Monday, March 31, 2008

Jail psychiatrist resigns

Staff Writer

DAYTONA BEACH -- The jail psychiatrist for Volusia County is resigning as the county evaluates whether to renew Prison Health Services contract amid concerns from community leaders over the treatment of inmates with mental illnesses.

Dr. David Hager has told Prison Health Services he's resigning from the national for-profit company contracted by the county to provide health care at the Volusia County Branch Jail since 2005. Officials Thursday didn't know when he will leave.

Hager could not be reached for comment. Prison Health Services' officials said he's been advised by his lawyers not to comment with lawsuits pending against Prison Health Services, Hager and Volusia County about the treatment of inmates.

Martha Harbin, a spokeswoman for Prison Health Services, said Hager is taking a job with another company out of state.

She said a new psychiatrist, who has experience in a correctional setting, has been identified and Hager agreed to work through a transition until that doctor is hired.

Hager and Prison Health Services have been criticized about inmates with mental illnesses not receiving the proper medication or no medication at all.

The Volusia County Council in February postponed a decision on whether to renew Prison Health Services contract that ends in September.

County officials have said the company has been providing "excellent service," but County Chairman Frank Bruno said he's still open to the idea of working with Act Corp. or another company providing the mental health portion of the contract. .

"I think (Hager resigning) presents an opportunity to explore a different approach in the delivery of services," said Deanna Schaeffer, chairwoman of the Flagler/Volusia Behavioral Health Consortium

Local mental health officials have been concerned with Hager evaluating some inmates for a period of time before deciding to give them psychotropic medication, regardless of their history. Harbin said Prison Health Services doesn't dictate to its doctors how to practice medicine, but Hager was operating within psychiatric guidelines, though she added "a different psychiatrist may have a different approach." She also said that Prison Health "revisited our policy" recently and if an inmate has a valid prescription they will continue it.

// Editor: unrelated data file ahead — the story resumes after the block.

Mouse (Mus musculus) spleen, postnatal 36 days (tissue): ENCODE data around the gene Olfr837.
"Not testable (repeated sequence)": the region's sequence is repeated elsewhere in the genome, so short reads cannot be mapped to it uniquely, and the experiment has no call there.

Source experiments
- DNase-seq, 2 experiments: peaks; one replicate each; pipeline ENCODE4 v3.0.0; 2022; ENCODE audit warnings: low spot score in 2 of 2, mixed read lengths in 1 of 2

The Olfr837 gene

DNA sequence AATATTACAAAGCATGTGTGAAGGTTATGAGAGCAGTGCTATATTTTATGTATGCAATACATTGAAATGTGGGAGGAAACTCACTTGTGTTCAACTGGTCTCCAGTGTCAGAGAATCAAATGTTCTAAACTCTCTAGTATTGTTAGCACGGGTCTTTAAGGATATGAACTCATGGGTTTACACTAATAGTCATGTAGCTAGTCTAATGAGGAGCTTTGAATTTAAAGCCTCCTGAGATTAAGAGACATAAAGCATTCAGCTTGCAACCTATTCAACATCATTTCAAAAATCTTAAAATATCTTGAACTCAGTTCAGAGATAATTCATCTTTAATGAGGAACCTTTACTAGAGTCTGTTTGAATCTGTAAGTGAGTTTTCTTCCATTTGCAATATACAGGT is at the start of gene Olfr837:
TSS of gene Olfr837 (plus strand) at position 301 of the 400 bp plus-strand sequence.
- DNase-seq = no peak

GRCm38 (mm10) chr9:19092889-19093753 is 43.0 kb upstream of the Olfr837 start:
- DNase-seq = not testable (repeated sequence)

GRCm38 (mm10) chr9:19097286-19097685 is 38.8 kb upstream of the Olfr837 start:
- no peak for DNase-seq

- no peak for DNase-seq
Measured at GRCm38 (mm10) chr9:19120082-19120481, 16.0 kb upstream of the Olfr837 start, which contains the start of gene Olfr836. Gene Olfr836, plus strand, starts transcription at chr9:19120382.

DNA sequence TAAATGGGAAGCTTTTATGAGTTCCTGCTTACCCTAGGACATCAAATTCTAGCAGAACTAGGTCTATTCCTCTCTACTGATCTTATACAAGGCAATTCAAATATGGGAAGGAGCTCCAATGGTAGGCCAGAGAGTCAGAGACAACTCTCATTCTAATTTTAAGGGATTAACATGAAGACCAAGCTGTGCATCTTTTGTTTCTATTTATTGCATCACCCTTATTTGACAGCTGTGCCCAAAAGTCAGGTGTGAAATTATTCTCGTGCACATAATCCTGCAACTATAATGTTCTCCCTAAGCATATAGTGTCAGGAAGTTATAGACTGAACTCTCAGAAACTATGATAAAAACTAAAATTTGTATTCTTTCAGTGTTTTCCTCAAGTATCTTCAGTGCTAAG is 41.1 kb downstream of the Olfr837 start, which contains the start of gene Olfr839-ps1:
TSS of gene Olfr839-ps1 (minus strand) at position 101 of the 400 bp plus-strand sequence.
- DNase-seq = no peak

Dr. Stephen Young, forensic psychiatrist who evaluates inmates for the 7th Judicial Circuit, supports Hager reviewing inmates who come in positive with cocaine and other drugs since those drugs can cause psychosis. He said Hager is articulate, intelligent and "very passionate."

With a shortage of psychiatrists in the community, Young said "here we have a guy who is really smart and we are going to railroad him out of town."

But attorneys at the Public Defender's Office said they still have cases where clients, with documented mental illnesses, are not receiving their medication, which impacts how well attorneys can communicate with and defend their clients.

"We will wait and see if this turns a new page in mental health services at the jail," Public Defender James Purdy said about Hager's resignation.


Anonymous said...

First of all, if a patient is using substances, it will negate or decrease the effects of psychiatric medications. Second, it is not appropriate standand of care to evaluate the patient intoxicated or withdrawing from substances and give them an Axis I diagnosis other than: substance induced psychosis or substance induced mood disorder, ect..
Stabilize with psychotropics, yes. Treat the underlying depression while intoxicated/withdrawing, NO!
Good health care providers get told how to practice medicine by non-health care adminstrators! This is ridiculous.

Anonymous said...


No political heat/litigation before correctional work.

No political heat/litigation after correctional work.

Did the Dr. Hager change, or did his situation?